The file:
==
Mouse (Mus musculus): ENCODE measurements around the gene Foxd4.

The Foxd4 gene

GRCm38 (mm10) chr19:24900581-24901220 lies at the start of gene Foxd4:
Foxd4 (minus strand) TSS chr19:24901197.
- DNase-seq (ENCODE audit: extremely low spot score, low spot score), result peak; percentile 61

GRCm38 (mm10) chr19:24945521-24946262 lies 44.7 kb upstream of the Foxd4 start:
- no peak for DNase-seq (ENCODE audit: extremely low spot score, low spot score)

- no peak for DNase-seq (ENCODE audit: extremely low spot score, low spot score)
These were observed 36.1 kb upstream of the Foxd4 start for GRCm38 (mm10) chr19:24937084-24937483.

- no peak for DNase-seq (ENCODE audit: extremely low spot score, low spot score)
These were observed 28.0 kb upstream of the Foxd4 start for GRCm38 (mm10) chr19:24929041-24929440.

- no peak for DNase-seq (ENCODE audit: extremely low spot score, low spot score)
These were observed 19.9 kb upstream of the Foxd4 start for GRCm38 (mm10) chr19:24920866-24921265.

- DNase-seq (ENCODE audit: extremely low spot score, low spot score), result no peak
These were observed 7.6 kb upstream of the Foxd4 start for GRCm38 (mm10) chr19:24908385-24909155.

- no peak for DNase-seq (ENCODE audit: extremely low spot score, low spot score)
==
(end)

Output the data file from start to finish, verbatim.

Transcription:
Mouse (Mus musculus): ENCODE measurements around the gene Foxd4.

The Foxd4 gene

GRCm38 (mm10) chr19:24900581-24901220 lies at the start of gene Foxd4:
Foxd4 (minus strand) TSS chr19:24901197.
- DNase-seq (ENCODE audit: extremely low spot score, low spot score), result peak; percentile 61

GRCm38 (mm10) chr19:24945521-24946262 lies 44.7 kb upstream of the Foxd4 start:
- no peak for DNase-seq (ENCODE audit: extremely low spot score, low spot score)

- no peak for DNase-seq (ENCODE audit: extremely low spot score, low spot score)
These were observed 36.1 kb upstream of the Foxd4 start for GRCm38 (mm10) chr19:24937084-24937483.

- no peak for DNase-seq (ENCODE audit: extremely low spot score, low spot score)
These were observed 28.0 kb upstream of the Foxd4 start for GRCm38 (mm10) chr19:24929041-24929440.

- no peak for DNase-seq (ENCODE audit: extremely low spot score, low spot score)
These were observed 19.9 kb upstream of the Foxd4 start for GRCm38 (mm10) chr19:24920866-24921265.

- DNase-seq (ENCODE audit: extremely low spot score, low spot score), result no peak
These were observed 7.6 kb upstream of the Foxd4 start for GRCm38 (mm10) chr19:24908385-24909155.

- no peak for DNase-seq (ENCODE audit: extremely low spot score, low spot score)